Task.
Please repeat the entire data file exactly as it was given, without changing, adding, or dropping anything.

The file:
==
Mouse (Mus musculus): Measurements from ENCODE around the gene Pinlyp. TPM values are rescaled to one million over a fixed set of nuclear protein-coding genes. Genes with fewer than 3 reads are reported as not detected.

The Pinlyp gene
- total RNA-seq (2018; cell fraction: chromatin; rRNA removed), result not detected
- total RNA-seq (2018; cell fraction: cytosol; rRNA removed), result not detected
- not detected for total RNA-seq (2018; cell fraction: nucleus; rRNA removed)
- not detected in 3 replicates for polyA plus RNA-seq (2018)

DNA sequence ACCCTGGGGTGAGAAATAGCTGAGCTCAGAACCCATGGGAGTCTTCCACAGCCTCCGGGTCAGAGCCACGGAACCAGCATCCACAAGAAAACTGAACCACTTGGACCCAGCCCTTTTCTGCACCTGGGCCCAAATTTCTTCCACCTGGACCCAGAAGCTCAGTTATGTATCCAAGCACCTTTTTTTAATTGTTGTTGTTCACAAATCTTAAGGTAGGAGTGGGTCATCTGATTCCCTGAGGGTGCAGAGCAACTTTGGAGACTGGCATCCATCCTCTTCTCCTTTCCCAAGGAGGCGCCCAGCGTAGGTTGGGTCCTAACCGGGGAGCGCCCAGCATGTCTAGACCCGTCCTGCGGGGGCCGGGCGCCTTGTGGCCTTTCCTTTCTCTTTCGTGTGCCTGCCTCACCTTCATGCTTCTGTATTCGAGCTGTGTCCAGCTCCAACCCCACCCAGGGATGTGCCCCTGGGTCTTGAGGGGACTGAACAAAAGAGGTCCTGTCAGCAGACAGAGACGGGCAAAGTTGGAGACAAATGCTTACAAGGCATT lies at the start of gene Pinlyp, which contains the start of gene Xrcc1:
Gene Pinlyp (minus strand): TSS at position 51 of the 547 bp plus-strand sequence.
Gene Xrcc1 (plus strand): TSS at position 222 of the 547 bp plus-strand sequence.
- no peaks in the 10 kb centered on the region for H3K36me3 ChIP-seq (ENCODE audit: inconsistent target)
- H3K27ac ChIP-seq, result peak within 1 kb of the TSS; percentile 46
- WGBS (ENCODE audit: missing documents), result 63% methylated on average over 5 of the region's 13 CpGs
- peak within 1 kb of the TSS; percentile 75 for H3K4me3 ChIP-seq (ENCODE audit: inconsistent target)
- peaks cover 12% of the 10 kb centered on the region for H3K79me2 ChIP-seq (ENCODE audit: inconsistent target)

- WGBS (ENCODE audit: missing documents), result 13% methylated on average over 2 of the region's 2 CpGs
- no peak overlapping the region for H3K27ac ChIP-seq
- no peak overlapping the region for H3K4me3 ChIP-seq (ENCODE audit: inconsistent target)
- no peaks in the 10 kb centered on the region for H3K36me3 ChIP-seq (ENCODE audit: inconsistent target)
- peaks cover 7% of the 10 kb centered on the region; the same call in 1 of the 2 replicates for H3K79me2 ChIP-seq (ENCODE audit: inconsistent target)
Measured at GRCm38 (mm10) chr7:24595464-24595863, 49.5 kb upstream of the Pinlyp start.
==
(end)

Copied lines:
Mouse (Mus musculus): Measurements from ENCODE around the gene Pinlyp. TPM values are rescaled to one million over a fixed set of nuclear protein-coding genes. Genes with fewer than 3 reads are reported as not detected.

The Pinlyp gene
- total RNA-seq (2018; cell fraction: chromatin; rRNA removed), result not detected
- total RNA-seq (2018; cell fraction: cytosol; rRNA removed), result not detected
- not detected for total RNA-seq (2018; cell fraction: nucleus; rRNA removed)
- not detected in 3 replicates for polyA plus RNA-seq (2018)

DNA sequence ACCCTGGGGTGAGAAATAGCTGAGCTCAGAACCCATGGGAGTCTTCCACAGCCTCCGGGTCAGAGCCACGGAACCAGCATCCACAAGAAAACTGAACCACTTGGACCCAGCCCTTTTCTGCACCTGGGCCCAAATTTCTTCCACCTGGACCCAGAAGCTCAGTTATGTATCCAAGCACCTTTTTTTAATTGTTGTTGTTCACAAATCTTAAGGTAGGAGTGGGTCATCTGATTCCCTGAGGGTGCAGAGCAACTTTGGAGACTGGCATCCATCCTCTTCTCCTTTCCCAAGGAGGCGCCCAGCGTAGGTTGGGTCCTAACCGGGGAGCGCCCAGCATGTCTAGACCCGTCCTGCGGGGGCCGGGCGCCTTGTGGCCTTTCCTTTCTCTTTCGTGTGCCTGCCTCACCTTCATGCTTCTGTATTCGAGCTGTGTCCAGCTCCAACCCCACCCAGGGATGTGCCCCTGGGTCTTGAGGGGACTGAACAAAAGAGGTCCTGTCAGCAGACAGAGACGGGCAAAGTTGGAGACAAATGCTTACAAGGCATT lies at the start of gene Pinlyp, which contains the start of gene Xrcc1:
Gene Pinlyp (minus strand): TSS at position 51 of the 547 bp plus-strand sequence.
Gene Xrcc1 (plus strand): TSS at position 222 of the 547 bp plus-strand sequence.
- no peaks in the 10 kb centered on the region for H3K36me3 ChIP-seq (ENCODE audit: inconsistent target)
- H3K27ac ChIP-seq, result peak within 1 kb of the TSS; percentile 46
- WGBS (ENCODE audit: missing documents), result 63% methylated on average over 5 of the region's 13 CpGs
- peak within 1 kb of the TSS; percentile 75 for H3K4me3 ChIP-seq (ENCODE audit: inconsistent target)
- peaks cover 12% of the 10 kb centered on the region for H3K79me2 ChIP-seq (ENCODE audit: inconsistent target)

- WGBS (ENCODE audit: missing documents), result 13% methylated on average over 2 of the region's 2 CpGs
- no peak overlapping the region for H3K27ac ChIP-seq
- no peak overlapping the region for H3K4me3 ChIP-seq (ENCODE audit: inconsistent target)
- no peaks in the 10 kb centered on the region for H3K36me3 ChIP-seq (ENCODE audit: inconsistent target)
- peaks cover 7% of the 10 kb centered on the region; the same call in 1 of the 2 replicates for H3K79me2 ChIP-seq (ENCODE audit: inconsistent target)
Measured at GRCm38 (mm10) chr7:24595464-24595863, 49.5 kb upstream of the Pinlyp start.